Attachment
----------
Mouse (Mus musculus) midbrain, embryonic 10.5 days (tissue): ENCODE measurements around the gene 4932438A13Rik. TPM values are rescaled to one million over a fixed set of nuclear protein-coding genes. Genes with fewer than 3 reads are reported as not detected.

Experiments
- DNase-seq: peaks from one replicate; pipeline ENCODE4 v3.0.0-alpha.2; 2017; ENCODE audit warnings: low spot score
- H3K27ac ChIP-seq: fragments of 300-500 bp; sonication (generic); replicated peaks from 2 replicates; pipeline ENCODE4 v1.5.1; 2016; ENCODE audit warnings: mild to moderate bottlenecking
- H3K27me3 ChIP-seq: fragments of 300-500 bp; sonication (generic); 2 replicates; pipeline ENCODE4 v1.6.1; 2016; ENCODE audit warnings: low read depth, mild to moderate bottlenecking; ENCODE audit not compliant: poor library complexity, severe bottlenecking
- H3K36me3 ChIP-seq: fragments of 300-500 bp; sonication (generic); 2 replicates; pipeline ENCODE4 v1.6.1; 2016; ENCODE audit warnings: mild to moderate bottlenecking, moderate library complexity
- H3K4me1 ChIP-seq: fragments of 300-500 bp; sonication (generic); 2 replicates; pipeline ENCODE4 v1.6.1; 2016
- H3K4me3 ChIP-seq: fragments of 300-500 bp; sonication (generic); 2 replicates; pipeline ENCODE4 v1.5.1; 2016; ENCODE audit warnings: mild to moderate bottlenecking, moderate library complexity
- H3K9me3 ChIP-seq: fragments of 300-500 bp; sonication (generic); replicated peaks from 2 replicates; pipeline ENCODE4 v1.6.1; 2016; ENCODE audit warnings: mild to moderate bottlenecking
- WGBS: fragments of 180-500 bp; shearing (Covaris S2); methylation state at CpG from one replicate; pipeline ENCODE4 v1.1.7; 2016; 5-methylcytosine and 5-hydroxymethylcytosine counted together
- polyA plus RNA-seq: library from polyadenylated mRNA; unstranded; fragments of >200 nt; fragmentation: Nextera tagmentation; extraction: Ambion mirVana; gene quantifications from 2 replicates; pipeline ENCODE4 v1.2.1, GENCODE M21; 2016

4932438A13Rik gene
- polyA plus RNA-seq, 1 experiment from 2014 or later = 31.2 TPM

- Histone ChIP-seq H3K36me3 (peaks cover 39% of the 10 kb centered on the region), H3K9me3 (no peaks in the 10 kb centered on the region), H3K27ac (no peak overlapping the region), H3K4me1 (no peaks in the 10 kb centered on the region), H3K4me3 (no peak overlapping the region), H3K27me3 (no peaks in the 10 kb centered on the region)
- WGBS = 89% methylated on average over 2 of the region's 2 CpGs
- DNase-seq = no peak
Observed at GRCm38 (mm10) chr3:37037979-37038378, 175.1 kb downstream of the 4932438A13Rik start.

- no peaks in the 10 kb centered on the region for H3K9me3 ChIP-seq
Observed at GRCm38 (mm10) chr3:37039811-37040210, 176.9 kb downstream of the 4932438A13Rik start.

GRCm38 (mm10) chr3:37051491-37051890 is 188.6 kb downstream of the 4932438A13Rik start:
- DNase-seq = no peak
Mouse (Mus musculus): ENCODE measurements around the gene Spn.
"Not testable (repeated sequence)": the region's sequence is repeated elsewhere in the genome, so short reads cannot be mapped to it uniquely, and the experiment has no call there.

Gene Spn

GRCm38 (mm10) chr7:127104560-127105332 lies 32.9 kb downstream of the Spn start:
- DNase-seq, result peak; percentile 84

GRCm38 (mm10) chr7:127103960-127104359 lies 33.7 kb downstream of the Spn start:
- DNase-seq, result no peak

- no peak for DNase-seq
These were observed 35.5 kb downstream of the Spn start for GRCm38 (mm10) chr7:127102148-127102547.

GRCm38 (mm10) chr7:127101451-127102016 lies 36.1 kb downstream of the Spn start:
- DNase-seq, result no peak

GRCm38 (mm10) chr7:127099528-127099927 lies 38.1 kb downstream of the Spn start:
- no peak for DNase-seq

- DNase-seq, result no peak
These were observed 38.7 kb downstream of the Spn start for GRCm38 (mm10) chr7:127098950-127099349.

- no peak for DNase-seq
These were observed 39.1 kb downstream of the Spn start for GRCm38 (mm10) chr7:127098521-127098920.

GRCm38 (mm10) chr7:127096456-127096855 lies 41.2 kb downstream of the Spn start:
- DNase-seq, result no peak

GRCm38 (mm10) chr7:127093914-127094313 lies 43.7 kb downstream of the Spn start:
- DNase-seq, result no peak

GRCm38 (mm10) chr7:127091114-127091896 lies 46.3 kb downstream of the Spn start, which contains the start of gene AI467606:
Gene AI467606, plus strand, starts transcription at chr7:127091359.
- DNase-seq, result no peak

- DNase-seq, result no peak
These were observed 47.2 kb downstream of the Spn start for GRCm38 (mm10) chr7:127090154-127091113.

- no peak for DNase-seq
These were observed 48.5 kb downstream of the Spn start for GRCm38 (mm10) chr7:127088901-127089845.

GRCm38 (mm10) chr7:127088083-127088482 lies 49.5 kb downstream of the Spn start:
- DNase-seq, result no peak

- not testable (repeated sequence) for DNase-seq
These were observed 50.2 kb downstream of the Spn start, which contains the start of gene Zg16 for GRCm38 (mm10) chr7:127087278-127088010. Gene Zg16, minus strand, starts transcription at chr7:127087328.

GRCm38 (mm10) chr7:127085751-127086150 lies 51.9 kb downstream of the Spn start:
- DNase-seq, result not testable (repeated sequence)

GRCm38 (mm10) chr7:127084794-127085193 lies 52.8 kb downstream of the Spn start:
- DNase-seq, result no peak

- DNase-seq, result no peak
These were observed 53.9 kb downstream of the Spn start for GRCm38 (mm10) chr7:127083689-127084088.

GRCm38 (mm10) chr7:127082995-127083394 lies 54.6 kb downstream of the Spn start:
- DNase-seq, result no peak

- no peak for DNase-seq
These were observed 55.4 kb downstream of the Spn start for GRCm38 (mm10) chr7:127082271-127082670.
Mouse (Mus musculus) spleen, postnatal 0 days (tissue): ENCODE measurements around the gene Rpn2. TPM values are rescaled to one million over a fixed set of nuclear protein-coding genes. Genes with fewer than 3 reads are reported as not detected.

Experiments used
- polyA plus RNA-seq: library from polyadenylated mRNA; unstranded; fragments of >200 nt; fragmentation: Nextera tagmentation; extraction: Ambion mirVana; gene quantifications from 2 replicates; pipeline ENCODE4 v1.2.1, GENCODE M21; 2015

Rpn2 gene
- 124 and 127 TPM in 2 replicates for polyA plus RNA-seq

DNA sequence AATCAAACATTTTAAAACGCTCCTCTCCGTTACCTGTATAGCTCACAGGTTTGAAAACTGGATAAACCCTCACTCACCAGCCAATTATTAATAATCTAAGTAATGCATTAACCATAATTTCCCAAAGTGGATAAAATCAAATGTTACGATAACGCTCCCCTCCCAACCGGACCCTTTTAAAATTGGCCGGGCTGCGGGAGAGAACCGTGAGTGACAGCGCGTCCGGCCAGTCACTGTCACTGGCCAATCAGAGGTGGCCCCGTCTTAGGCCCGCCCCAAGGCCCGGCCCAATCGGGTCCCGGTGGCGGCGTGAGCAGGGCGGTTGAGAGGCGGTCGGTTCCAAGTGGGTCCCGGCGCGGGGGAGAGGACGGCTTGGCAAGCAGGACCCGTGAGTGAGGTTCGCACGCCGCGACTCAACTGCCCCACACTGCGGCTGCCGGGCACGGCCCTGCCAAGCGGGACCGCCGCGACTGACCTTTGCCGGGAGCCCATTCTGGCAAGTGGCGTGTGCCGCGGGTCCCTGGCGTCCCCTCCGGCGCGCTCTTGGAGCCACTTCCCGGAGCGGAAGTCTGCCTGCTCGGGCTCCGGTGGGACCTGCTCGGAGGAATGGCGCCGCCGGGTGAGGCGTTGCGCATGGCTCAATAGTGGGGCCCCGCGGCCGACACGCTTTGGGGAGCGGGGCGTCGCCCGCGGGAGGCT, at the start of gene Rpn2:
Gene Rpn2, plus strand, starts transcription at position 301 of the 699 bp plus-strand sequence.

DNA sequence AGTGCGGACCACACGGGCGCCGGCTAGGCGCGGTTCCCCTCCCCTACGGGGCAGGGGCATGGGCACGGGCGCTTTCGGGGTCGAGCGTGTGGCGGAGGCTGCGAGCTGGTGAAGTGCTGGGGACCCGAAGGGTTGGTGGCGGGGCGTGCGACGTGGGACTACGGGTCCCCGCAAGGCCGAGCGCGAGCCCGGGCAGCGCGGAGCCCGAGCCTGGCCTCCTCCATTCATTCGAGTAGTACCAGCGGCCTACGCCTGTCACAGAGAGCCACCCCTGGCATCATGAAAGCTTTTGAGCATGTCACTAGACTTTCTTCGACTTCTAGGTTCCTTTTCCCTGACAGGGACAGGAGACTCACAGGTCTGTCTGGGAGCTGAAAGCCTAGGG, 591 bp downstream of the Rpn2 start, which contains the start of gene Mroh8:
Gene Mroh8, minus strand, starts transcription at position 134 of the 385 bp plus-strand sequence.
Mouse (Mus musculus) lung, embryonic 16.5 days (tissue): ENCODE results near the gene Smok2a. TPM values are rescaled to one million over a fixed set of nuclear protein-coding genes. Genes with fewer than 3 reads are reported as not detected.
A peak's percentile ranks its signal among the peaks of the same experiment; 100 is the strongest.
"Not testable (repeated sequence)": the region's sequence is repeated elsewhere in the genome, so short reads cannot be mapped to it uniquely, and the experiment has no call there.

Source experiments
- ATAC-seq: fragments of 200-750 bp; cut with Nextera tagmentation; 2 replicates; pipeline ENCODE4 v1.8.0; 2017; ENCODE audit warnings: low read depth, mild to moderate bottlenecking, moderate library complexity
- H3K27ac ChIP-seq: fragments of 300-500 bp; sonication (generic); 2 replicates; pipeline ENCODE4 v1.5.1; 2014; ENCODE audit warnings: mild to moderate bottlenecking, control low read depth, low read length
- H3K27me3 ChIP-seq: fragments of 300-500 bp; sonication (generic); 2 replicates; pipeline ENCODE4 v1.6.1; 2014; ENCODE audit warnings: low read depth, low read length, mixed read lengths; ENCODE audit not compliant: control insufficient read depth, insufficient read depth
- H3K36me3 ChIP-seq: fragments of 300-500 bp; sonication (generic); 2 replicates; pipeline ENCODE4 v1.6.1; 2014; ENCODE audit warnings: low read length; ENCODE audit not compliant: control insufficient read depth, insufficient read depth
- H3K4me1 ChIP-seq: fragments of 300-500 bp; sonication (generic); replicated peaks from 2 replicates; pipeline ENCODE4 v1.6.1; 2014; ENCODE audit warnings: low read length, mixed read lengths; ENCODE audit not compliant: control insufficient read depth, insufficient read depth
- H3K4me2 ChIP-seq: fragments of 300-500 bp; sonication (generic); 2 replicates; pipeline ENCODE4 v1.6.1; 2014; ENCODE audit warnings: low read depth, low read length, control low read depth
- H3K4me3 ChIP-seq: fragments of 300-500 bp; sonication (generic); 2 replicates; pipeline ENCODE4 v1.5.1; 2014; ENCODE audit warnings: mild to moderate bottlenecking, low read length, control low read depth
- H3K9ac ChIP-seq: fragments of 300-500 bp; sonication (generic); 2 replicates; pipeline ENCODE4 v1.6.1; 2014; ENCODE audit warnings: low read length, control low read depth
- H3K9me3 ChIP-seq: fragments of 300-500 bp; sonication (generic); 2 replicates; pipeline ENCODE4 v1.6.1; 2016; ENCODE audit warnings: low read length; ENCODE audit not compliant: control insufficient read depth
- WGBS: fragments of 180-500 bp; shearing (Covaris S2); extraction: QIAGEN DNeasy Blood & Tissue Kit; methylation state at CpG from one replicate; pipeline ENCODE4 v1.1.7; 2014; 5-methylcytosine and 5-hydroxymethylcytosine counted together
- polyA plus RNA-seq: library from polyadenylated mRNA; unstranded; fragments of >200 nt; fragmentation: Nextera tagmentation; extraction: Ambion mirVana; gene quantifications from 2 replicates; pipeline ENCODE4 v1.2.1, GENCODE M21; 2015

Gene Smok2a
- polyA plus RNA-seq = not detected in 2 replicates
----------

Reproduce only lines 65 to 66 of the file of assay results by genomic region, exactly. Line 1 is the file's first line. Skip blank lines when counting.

Experiments used
- polyA plus RNA-seq: library from polyadenylated mRNA; unstranded; fragments of >200 nt; fragmentation: Nextera tagmentation; extraction: Ambion mirVana; gene quantifications from 2 replicates; pipeline ENCODE4 v1.2.1, GENCODE M21; 2015